Trans-Atlantic music journalists momentarily praised the song’s global domination—and in usual fashion, the same sources seemingly moved swiftly on to herald its imminent death a few trends later. Is the excitement about global music generated by K-pop’s success just a flash in a pan? Freya Bigg, co-founder of United K-Pop, told BAMM.tv: “PSY isn’t typical of K-pop, so I don’t know if he is really is a good representative of the genre, but he has definitely opened minds to the Korean language at least. If anything changes, it might be that people are less hesitant to try listening to K-pop when introduced, because they’ve already had experience of it, despite it not being typical.”

So, have Western conceptions of Eastern pop radically changed? And does it even really matter, when domestic markets in East Asia and other regions are growing bigger by the minute?

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我们BAMM tv 有一个疑问:在全球化的世界里,什么是“本地音乐”?

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一首新颖的流行歌曲是否可以带动流行音乐世界? 在2012年底, 一首 “江南style”悄悄地进入了,并在Youtube得到超过10亿的浏览量。当这一切发生得时候,南韩的音乐,特别是韩国流行音乐“K-pop”看起来像是站在了一个持久突破的边缘。尽管PSY所拥有的是简单的魅力和地区性的吸引力,但是在这之前,东亚的音乐永远只能是个配角,就像新娘旁边的伴娘一样。

這首歌能在世界上得到認可,就連大西洋音樂記者現在都稱讚,記者們平時在一首歌熱墦的時候會討論一段時間,但很快便慢慢淡忘,很多人對這首歌這樣興奮,k-pop成功是否短期成功?Freya Bigg, United K-Pop的含夥人向BAMM.TV說:”PSY不知是否一個k-pop典型的代表,但是至少會令人們願意接受韓語歌,若流行音樂世界再有韓語歌,人們會更加快接觸韓語歌.因為之前巳有收聽韓語歌的經驗.”

現在亞洲地方的國內音樂市場漸漸變大的問題,西方對東方流行音樂的看法,是否變得重要?

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BAMM.tv Rundown: Five Crazy Cover Versions

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Cover versions are a somewhat divisive prospect. They can generally go two ways: either an artist can reinterpret an existing song with passion and respect, or they can utterly destroy it, not so much burning bridges with musical aficionados as nuking the toll booth from orbit.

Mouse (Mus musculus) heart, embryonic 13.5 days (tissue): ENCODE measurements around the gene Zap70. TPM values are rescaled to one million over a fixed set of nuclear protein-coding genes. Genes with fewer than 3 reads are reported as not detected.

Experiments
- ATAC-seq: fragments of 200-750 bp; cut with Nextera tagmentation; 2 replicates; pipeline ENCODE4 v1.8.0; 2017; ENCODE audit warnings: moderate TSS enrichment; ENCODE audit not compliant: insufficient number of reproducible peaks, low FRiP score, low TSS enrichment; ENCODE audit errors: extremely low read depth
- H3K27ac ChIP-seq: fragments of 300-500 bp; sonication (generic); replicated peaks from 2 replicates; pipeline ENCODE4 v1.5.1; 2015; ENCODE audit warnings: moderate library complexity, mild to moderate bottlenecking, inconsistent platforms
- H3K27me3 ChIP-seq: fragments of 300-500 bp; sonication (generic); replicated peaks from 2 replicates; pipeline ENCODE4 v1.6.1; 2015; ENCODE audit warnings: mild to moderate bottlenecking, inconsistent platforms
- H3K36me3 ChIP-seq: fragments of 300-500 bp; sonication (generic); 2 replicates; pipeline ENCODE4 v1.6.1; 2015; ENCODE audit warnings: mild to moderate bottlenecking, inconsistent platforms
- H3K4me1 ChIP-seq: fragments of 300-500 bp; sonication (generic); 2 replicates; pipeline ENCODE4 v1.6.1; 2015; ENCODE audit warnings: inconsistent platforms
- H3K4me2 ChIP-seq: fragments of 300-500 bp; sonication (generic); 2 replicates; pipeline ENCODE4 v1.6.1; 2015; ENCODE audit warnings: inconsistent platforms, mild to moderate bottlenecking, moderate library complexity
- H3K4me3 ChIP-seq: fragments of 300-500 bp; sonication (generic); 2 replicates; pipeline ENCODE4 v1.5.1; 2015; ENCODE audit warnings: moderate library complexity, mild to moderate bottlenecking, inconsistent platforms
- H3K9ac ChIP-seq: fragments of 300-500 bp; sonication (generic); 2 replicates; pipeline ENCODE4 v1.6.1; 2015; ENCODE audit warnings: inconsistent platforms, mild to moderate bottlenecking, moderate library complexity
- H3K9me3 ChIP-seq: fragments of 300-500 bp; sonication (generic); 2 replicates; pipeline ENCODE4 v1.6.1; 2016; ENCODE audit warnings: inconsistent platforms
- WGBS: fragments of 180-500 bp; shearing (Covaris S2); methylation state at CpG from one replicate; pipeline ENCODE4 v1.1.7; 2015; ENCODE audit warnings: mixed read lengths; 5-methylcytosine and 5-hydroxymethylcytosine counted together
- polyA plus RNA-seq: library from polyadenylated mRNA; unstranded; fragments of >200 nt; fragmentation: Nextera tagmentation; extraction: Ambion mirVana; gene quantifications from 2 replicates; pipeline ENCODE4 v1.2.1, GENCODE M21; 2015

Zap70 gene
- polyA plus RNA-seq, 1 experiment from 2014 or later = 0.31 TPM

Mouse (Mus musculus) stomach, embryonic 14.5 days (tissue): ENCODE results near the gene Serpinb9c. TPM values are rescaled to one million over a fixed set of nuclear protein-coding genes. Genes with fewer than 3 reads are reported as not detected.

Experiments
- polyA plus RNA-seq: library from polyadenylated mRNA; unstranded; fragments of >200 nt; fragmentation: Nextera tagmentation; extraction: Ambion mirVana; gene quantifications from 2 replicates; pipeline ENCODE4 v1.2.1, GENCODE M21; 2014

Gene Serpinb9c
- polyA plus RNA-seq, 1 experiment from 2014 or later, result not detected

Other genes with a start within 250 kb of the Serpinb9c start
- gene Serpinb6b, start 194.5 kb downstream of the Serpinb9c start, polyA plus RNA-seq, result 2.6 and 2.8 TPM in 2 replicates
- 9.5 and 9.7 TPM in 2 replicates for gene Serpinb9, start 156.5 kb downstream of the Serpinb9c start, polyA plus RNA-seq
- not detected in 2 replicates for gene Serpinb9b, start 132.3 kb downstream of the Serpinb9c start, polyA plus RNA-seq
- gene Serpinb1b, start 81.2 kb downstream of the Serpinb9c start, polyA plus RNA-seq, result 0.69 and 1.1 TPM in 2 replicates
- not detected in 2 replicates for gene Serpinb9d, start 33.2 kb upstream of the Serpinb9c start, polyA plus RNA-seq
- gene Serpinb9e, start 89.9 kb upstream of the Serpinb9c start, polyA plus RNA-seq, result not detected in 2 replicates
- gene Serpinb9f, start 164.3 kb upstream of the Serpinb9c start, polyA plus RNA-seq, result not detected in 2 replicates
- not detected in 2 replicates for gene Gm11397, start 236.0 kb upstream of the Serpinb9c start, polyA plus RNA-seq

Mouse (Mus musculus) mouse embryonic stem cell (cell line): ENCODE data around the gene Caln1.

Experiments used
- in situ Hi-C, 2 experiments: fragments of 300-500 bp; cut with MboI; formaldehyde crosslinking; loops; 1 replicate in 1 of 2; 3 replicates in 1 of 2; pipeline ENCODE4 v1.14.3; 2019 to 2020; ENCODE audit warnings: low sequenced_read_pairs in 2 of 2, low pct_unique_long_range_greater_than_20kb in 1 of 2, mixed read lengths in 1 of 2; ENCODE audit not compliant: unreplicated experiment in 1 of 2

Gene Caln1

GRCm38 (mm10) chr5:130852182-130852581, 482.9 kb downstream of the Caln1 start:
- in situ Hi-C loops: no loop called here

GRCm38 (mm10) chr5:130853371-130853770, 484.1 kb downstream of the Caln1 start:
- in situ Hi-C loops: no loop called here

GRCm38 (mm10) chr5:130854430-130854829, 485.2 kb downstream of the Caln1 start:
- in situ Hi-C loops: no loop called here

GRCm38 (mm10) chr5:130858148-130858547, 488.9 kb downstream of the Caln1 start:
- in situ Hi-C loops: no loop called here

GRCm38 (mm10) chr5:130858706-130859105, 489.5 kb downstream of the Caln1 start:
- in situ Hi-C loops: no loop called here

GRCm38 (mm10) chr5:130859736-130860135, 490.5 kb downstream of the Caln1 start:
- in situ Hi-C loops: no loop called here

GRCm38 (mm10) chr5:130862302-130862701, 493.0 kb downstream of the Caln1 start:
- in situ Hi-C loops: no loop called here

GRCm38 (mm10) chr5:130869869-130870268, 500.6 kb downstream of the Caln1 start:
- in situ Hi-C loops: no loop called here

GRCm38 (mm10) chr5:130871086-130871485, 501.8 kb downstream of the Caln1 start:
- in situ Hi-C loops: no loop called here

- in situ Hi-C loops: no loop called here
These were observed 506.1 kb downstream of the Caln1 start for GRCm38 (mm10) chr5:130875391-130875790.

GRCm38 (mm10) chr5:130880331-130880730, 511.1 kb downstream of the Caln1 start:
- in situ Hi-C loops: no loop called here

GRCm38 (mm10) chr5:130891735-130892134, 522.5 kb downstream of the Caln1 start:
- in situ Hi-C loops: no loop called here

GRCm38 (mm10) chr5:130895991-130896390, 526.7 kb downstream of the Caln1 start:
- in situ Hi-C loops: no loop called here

There is a third category, however – one that exists outside the traditional realm of ‘good’ or ‘bad’ and more in the realm of ‘just plain unbelievable’. Here, then, are 5 of the most downright bizarre cover versions you’ll ever hear. You may love them or hate them, but you certainly can’t deny their uniqueness …

5. William Shatner – ‘Common People’

The original: generation-defining Britpop tune from Jarvis Cocker and company, mixing in deadpan social commentary with chiming guitars and irresistible melody:

The revamp: William Shatner adds his unique ‘bewildered old man in post office’ slant to proceedings:

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BAMM.tv Rundown: The Greatest Band Logos

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See that picture above? The Rolling Stones have updated their famous ‘lips’ logo to celebrate their 50th anniversary, and – if anything – this revamp only goes to solidify its reputation as one of the all-time great band logos: instantly recognisable, effortlessly cool and simple enough to reproduce quickly on a billion T-shirts and a quadzillion bedroom posters.

So – which other band logos can proudly stand alongside those luscious red lips? Let’s construct a virtual hall of fame and take a look at some of the exhibits, shall we?

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GTA V: Musical Predictions

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Why are we writing about a video game? Because the Grand Theft Auto franchise is no mere video game – it’s a genuine pop-culture phenomenon, and, as anyone who keeps up with joypad-twiddling will tell you, music is becoming an ever-more integral part of gaming. The Rock Band/Guitar Hero franchise have flogged themselves to death, yet were undeniably a turning point for the industry. And Valve’s ‘Portal’ series has featured a couple of bespoke bona-fide pop classics (sung by an evil computer no less), not to mention a specially commissioned tune by The National.

But Grand Theft Auto … ah, Grand Theft Auto. The music that features in the game – blaring from a selection of in-car radio stations – adds to the experience on an almost indefinable level. Remember blowing up helicopters to the strains of Blondie’s ‘Atomic’ in Vice City? Cruising a motorbike through smouldering drug plantations while humming Loretta Lynn in San Andreas? Speeding away from a bank robbery to Alexander O’Neill’s ‘Criticize’ in GTA IV? Sure you do.